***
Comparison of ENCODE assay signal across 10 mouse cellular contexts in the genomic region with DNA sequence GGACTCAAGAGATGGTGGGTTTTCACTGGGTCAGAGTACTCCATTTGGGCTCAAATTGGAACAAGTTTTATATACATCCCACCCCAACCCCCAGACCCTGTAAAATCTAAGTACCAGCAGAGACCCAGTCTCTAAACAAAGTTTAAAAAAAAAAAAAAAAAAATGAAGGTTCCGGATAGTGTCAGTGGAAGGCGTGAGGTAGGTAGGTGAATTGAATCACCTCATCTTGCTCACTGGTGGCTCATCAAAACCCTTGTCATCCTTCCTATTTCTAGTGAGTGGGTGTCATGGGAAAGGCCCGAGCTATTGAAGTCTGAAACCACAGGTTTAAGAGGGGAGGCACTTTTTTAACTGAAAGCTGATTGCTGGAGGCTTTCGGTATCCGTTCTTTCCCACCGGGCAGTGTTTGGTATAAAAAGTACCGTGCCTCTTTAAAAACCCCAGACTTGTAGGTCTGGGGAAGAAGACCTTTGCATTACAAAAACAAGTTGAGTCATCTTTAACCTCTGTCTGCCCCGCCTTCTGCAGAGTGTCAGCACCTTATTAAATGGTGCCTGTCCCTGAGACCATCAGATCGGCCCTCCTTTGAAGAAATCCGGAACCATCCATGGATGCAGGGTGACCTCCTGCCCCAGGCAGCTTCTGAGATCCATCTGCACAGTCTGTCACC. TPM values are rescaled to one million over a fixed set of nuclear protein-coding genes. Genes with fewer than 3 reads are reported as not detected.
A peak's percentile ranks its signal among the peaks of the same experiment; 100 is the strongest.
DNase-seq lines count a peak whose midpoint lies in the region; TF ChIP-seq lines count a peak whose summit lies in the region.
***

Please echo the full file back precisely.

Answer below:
Comparison of ENCODE assay signal across 10 mouse cellular contexts in the genomic region with DNA sequence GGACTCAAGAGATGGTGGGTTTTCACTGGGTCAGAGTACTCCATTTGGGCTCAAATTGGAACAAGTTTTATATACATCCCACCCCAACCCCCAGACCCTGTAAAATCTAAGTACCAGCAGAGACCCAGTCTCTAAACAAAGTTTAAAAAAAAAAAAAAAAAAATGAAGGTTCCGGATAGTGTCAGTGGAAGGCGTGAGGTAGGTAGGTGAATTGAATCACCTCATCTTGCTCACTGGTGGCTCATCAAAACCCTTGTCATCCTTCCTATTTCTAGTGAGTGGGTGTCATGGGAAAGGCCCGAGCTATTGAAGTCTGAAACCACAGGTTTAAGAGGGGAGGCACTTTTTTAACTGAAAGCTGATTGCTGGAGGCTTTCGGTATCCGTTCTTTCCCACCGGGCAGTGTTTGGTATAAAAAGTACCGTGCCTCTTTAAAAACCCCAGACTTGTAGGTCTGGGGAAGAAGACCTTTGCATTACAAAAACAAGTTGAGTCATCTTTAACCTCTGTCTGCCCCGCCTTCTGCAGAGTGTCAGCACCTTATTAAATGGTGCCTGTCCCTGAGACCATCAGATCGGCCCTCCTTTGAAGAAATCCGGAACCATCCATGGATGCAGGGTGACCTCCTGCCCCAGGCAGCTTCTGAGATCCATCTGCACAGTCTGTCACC. TPM values are rescaled to one million over a fixed set of nuclear protein-coding genes. Genes with fewer than 3 reads are reported as not detected.
A peak's percentile ranks its signal among the peaks of the same experiment; 100 is the strongest.
DNase-seq lines count a peak whose midpoint lies in the region; TF ChIP-seq lines count a peak whose summit lies in the region.